I guess I’m just uncomfortable with the way the marketing hat (the one that’s completely obsessed with numbers and increasing them at all costs) seems to be dominating the writer hat for those authors who wear both hats. I suppose it’s been the other way around for too many authors, but something feels off to me, at least with some self-publishers (not anyone here). I know it’s naive to believe that a good story will find its audience (and I’m constantly telling new writers that “if you write it, they [the readers] will come” is NOT a valid business plan, and I’m always reminding writers that writing is a business), but some of the discussions I’ve seen about setting price points and hitting bestseller lists and the trickle-down effects and how to orchestrate Amazon numbers — it just seems so …. I don’t know. Cold, maybe. Calculated. And perhaps disrespectful of the stories and the readers.


    1. Isn’t it always about getting the reader to pick up the book. I don’t see it as ‘tricking.’ But covers have always been the first lure, with the back blurb being the second. And inspite of being schooled all our lives in the “not buying a book by it’s cover” adage, it works on us to some extent.

      If it’s true that authors are selling e-books cheap just to drive up sales, it seems a bit self-defeating, to me. Sure it looks good on paper, but at, what did someone here say, $.34? A .34 a copy profit, they might as well be free. And still if it’s a lousy book that doesn’t mean much. You might hook a lot of initial sales, but a bad book is a bad book and good luck getting people to come back for the second one.

      But as I said earlier, if it’s a great book, and you just want to get folks attention, get them to take a chance on you so they’ll remember your name and come back for the next one, then I can see it being profitable. But you’d have to be awfully darned sure of yourself.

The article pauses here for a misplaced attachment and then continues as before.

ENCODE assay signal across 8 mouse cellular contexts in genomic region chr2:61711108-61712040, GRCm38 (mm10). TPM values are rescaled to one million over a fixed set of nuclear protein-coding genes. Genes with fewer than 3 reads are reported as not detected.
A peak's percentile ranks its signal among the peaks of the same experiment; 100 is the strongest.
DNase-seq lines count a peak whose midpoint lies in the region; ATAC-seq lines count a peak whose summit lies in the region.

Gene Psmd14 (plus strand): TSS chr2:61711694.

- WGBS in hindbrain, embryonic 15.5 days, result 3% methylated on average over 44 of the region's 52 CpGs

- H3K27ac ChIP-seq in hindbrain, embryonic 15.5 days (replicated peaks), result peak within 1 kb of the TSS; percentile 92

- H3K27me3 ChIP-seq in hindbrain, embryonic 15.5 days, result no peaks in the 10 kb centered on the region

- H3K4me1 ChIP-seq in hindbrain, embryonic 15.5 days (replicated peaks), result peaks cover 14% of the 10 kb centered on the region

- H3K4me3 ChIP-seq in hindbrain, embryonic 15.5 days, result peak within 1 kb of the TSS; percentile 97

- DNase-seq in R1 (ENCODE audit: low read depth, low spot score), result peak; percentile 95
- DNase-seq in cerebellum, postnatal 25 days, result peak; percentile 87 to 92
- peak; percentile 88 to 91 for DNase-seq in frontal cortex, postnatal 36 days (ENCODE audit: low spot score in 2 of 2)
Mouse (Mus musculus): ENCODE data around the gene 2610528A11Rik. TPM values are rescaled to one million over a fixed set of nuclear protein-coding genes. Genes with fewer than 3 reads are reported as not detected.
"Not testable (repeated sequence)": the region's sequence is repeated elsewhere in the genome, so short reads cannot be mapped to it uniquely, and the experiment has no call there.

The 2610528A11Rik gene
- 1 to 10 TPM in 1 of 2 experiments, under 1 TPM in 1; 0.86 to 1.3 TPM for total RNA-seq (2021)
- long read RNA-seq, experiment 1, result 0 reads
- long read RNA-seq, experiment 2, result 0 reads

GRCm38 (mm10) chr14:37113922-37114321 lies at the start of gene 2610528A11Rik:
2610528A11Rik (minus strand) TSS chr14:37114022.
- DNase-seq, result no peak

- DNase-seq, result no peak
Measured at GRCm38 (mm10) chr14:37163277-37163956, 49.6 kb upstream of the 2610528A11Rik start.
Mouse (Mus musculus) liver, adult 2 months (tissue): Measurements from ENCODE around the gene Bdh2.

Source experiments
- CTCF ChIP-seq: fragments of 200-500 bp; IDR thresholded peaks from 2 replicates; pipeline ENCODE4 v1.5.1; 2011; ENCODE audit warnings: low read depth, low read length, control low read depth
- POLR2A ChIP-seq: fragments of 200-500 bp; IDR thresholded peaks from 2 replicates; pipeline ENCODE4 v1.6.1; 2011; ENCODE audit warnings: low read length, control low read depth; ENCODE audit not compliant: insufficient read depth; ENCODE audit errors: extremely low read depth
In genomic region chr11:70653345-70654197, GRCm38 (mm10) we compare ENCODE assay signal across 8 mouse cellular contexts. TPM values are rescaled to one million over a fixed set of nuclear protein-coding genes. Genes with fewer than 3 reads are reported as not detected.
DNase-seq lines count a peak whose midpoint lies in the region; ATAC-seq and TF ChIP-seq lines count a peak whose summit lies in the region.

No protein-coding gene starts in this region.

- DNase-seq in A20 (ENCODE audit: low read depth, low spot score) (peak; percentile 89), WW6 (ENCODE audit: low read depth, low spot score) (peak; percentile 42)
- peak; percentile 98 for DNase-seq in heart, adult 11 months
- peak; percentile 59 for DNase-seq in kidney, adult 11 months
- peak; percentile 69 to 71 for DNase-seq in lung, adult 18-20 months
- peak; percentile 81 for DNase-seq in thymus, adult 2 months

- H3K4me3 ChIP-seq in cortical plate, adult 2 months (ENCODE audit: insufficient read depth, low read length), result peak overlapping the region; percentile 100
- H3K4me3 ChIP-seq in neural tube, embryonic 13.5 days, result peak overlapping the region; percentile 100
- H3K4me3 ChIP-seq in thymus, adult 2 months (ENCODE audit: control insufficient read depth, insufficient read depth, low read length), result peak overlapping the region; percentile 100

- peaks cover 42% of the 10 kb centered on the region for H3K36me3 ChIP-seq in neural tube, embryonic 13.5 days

1. You’re right that .34 doesn’t sound like much, but remember that on a 7.99 mass market paperback, a lot of authors only have a 6% royalty, which means they’re earning about .47 per copy. That’s a lot of copies that have to be sold to earn out an advance.


      2. I wonder what price some self-publishing dead tree edition writers charged, to get enough copies out to end up with a major publishing house contract so they didn’t have to self-promote so much. Isn’t that the story behind Celestine Prophecy, The Red Tent, and What Color is Your Parachute?


  52. I voted for $2.99 to $3.99 but really, it depends on the book. I don’t want to pay MMP price for an ebook – I think the digital version should be cheaper – by at least $1. I don’t want to pay a novel length price for an e-novella. I am debating at the moment whether or not to buy a book which is only 78 pages on a reader but is priced at $4.99. I think that is too much for the length of the book. However, it is about the same price as a fancy coffee so maybe I’m just cheap.

    If there had been an option of $3.99 to $5.99 I would have clicked on that one.


  53. I’m one of those appalling people who buy Mass Market. I don’t buy trade–not even your stories, Jenny–because I already have the book in Mass Market most like and I won’t buy the book in every cover. Call me crazy (or more appropriately, cheap). The *ONLY* time I’ve bought hardback anything was J.K. Rowling, who fortunately doesn’t sell in eBooks, but if she did, I probably would make the exception for her and buy her book no matter what price she attached to it. She’d be it though.

    You’re absolutely right though. I don’t think of ebooks and paperbacks/hardbacks as the same. I don’t think I’m buying a story, I’m paying the author for a story–because frankly I think the author of any book gets about the same money as a musician gets for a CD, which is very little, and what I’m paying for is publishing costs rather than a story which the author wrote for peanuts anyway. And I refuse to pay equal amount of money for “publishing costs” on a PDF file as a “flesh and blood” book. Never mind that PDFs have rarely ever lasted indefinitely. Software changes, viruses corrupt–something–and I have to buy the blasted thing again. Yet I have had a romance novel of Julie Garwood’s since 1987, which I’ve read more time than I can count and have yet to had to replace. Though if I did, would cost me at most $8.

    Some people are willing to pay lots of money to see live musicals and operas and plays–which I do enjoy, but am unwilling to spend for; but I’d rather go to a matinee movie. Which I assume is the equivalent of the Mass Market novel. It’s cost efficient and I was highly entertained, but I’m not so much out of money that I have to eat ramen noodles every day for the rest of the month.

    I’m sure I’m in the minority, but I’m sorry, not all of us have that much discretionary funds to spend. 🙂